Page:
The nineteenth Pacific Symposium on Biocomputing (PSB), will be held January 3-7, 2014 at the Fairmont Orchid on the Big Island of Hawaii. PSB will bring together top researchers from North America, the Asian Pacific nations, Europe and around the world to exchange research results and address open issues in all aspects of computational biology. PSB will provide a forum for the presentation of work in databases, algorithms, interfaces, visualization, modeling and other computational methods, as applied to biological problems, with emphasis on applications in data-rich areas of molecular biology. PSB intends to attract a balanced combination of computer scientists and biologists, presenting significant original research, demonstrating computer systems, and facilitating formal and informal discussions on topics of importance to computational biology.
To provide focus for the very broad area of biological computing, PSB is organized into a series of specific sessions. Each session will involve both formal research presentations and open discussion groups. The PSB 2014 sessions are:
Please see the PSB paper format template and instructions at http://psb.stanford.edu/psb-online/psb-submit/index.html.
The accepted file formats are: postscript (*.ps) and Adobe Acrobat (*.pdf). Attached files should be named with the last name of the first author (e.g. altman.ps or altman.pdf). Hardcopy submissions or unprocessed TEX or LATEX files or electronic submissions not submitted through the paper management system will be rejected without review.
Each paper must be accompanied by a cover letter. The cover letter should be the first page of your paper submission. The cover letter must state the following:
Submitted papers are limited to twelve (12) pages (not including the cover letter) in our publication format. Please format your paper according to instructions found at http://psb.stanford.edu/psb-online/psb-submit/. If figures can not be easily resized and placed precisely in the text, then it should be clear that with appropriate modifications, the total manuscript length would be within the page limit. Color images are accepted for publication at no additional charge.
Contact PSB (psb.hawaii @ gmail.com) for additional information about paper submission requirements.
Precision medicine aims to transform cancer treatment through the use of high-throughput sequencing and other technologies to identify telltale molecular aberrations that suggest therapeutic vulnerabilities of each patient’s tumor. The aim is to address the “panomics” of cancer – the complex combination of patient-specific characteristics that drive the development of each person’s tumor and response to therapy. This session looks for new computational methods that can integrate several types of “omics” data types to improve effectiveness in identifying particular patient tumor vulnerabilities.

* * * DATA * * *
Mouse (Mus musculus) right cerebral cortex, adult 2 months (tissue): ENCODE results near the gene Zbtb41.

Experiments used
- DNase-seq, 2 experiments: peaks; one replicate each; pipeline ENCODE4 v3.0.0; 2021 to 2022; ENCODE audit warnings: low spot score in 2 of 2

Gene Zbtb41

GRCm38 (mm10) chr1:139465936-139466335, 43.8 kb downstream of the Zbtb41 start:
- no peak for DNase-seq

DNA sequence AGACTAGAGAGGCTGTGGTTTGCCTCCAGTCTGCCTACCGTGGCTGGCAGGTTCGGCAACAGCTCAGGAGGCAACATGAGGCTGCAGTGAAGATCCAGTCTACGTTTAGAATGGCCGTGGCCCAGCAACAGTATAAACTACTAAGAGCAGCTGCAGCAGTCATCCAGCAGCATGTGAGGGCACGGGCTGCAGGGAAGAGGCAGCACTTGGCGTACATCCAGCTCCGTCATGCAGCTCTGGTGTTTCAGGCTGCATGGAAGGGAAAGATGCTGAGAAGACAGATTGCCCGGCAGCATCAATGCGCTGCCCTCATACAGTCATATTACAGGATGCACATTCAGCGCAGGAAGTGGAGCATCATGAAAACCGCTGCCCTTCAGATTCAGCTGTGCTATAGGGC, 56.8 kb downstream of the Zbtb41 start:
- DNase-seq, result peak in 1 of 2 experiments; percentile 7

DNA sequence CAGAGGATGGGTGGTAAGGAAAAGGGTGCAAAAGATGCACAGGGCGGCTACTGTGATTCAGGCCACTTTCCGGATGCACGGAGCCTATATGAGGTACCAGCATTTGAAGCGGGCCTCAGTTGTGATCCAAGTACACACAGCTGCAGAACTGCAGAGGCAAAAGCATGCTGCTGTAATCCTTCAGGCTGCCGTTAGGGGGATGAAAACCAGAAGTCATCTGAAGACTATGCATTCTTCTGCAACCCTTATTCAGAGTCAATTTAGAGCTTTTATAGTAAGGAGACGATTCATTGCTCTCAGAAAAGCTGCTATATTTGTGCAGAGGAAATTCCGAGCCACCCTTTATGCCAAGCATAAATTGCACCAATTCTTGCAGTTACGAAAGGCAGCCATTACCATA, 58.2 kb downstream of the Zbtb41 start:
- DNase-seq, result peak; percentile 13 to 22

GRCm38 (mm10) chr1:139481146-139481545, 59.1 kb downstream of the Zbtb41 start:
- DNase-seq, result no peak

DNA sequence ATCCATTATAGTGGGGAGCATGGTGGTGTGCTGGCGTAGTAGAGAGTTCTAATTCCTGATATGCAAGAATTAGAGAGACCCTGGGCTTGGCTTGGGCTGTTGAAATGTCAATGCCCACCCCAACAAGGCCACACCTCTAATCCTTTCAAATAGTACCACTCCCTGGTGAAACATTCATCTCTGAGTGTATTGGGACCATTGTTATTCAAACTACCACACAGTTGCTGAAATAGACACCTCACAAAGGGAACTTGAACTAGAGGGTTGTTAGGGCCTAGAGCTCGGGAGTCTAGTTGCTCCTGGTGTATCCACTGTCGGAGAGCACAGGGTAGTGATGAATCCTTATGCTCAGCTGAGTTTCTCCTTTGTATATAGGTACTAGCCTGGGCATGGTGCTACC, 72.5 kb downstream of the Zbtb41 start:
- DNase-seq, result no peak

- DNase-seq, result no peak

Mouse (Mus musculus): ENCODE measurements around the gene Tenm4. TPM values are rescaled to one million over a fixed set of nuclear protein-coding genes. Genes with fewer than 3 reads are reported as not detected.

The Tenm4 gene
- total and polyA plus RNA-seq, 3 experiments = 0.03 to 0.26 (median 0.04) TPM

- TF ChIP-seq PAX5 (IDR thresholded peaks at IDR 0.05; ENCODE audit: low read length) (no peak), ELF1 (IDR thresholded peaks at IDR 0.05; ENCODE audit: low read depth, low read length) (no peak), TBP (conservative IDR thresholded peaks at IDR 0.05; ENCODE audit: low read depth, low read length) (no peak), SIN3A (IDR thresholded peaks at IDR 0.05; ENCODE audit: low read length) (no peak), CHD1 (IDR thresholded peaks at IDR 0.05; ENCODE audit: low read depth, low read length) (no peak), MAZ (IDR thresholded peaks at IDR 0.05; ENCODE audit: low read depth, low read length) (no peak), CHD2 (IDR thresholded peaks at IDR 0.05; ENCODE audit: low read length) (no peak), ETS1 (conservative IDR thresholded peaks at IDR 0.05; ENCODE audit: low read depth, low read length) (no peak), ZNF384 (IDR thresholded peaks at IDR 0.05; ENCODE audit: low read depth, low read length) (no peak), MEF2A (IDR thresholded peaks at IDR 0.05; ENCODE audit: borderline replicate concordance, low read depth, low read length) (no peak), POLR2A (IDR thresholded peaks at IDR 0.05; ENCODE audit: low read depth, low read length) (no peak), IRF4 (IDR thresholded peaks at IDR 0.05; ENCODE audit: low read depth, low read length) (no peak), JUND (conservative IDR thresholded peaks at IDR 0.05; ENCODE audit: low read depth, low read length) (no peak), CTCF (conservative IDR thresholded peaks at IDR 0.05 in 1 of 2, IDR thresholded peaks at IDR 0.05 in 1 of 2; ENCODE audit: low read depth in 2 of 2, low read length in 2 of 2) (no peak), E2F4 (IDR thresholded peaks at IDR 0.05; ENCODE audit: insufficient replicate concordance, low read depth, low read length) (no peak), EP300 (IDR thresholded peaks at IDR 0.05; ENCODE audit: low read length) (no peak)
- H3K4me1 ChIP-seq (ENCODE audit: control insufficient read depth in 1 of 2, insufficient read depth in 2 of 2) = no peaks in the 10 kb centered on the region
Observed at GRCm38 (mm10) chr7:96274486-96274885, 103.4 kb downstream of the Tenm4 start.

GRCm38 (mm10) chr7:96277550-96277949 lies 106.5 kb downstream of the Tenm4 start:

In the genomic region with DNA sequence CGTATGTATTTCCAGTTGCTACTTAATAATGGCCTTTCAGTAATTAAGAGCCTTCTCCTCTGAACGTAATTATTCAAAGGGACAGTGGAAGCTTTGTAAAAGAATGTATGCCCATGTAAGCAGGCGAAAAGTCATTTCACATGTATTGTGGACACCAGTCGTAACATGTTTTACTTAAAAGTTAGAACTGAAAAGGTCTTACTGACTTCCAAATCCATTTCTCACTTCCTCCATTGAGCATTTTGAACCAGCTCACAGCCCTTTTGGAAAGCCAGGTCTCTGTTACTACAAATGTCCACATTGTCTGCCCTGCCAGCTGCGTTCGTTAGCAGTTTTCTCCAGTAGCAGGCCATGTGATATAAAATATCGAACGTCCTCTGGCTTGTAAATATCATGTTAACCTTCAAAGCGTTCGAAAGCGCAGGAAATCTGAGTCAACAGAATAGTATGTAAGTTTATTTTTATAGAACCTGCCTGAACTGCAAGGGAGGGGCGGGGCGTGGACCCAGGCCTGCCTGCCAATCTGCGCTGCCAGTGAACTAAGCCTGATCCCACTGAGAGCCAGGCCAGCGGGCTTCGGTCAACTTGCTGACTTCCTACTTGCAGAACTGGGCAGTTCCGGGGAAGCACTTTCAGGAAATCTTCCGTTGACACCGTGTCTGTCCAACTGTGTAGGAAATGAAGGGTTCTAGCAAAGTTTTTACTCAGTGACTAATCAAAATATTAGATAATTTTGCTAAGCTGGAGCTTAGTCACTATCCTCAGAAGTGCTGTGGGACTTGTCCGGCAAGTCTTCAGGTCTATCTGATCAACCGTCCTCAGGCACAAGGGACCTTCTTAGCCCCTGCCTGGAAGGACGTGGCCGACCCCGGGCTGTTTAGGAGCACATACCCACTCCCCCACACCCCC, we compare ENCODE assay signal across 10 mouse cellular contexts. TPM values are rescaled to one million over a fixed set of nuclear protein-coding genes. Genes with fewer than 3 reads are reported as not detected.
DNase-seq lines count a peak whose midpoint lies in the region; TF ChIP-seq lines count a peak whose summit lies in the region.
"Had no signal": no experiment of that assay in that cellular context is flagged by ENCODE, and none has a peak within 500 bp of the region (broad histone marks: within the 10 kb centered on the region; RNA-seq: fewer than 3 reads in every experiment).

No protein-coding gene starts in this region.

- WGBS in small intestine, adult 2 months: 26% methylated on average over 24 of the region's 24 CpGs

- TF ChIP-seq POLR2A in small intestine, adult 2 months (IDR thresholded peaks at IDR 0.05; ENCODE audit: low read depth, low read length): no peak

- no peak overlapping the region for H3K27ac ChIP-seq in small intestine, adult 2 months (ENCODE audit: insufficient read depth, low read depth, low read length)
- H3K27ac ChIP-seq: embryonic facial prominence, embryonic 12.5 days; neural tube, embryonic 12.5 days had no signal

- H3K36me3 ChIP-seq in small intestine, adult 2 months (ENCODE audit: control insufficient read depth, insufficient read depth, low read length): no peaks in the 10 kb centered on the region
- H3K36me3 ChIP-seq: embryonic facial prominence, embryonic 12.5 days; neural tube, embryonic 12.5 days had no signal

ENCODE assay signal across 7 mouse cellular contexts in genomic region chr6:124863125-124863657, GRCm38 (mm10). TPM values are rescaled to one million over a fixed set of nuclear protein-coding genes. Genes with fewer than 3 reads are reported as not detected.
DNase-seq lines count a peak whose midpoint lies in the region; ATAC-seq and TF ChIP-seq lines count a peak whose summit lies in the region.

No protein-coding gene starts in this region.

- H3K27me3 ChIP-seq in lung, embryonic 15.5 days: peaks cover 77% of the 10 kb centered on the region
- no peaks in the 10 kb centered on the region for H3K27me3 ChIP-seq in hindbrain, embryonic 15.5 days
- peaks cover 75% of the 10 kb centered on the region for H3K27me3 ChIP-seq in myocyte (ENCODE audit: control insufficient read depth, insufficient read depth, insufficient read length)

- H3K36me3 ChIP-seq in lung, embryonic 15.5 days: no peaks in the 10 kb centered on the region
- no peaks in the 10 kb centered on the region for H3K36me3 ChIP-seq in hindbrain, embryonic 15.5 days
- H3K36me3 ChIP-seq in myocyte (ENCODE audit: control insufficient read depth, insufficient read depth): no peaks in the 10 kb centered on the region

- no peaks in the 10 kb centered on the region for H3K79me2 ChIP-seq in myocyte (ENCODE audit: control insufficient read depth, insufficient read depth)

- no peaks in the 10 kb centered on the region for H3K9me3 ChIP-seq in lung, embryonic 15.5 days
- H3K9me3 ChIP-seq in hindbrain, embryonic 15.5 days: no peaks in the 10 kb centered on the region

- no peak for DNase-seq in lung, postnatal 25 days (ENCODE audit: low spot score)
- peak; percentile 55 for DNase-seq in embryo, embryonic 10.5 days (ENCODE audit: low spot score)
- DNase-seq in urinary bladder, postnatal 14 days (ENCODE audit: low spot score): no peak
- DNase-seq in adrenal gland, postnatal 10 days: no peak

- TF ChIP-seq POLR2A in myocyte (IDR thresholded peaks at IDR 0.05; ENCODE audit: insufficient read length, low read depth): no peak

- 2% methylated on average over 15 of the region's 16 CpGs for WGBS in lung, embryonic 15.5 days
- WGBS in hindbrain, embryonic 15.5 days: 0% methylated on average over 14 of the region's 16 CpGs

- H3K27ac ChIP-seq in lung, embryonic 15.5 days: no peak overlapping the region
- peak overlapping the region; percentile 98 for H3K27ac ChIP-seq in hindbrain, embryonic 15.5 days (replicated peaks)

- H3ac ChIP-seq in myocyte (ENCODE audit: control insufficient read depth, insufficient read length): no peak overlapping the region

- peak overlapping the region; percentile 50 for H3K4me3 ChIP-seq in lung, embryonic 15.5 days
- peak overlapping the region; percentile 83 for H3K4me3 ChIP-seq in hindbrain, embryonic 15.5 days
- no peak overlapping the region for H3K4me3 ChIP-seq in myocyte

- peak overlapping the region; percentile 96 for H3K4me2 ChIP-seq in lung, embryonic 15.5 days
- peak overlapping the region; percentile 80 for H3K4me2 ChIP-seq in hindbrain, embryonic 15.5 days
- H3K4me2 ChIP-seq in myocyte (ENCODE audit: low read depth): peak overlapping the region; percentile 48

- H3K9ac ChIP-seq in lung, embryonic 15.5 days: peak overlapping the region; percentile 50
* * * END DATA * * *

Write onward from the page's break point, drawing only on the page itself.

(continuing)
Contact: Francisco de la Vega
Email: Francisco at realtimegenomics dot com
This session session focuses broadly on computational and informatics methods of understanding the pharmacology of drugs. This includes pharmacogenomics, predicting indications, side-effects and off-targets of drugs, and systems pharmacology.
Contact: S. Joshua Swamidass
Email: swamidass at wustl dot edu
This session will focus broadly on pleiotropy and computational methods for measuring and analyzing pleiotropy. It will bring together scientists with backgrounds investigating pleiotropy from different angles to discuss the current state and future of pleiotropy research.
Contact: Sarah A. Pendergrass
Email: sap29 at psu dot edu
This session is motivated by current opportunities to combine sequencing with large-scale molecular phenotyping for large patient study cohorts, and soon for patients. This data deluge enables better disease classification, more precise personalized treatment, and improved screening for disease prevention. However, further advances in statistical modeling and machine learning are needed to deliver the promise of "computed therapy."
The session aims to address open and new problems pertaining to sequence data, intermediate phenotypes, clinical variables and disease. Problem areas within the scope include methods for full genome sequences, analyzing personal multi-omic data, gene expression modeling with relevance to disease, and causal modeling integrating information from multiple sources. The session is intended to have a broad target audience including method developers and practitioners in the fields of medical and human genetics, statistical genetics and related areas.
Contact: Leopold Parts
This session will bring together researchers with a strong text or data mining background who are collaborating with bench scientists for the deployment of integrative approaches in translational bioinformatics. It serves as a unique forum to discuss novel approaches to text and data mining methods that respond to specific scientific questions, enabling predictions that integrate a variety of data sources and can potentially impact scientific discovery.
Contact: Graciela Gonzalez
Email: Graciela dot Gonzalez at asu dot edu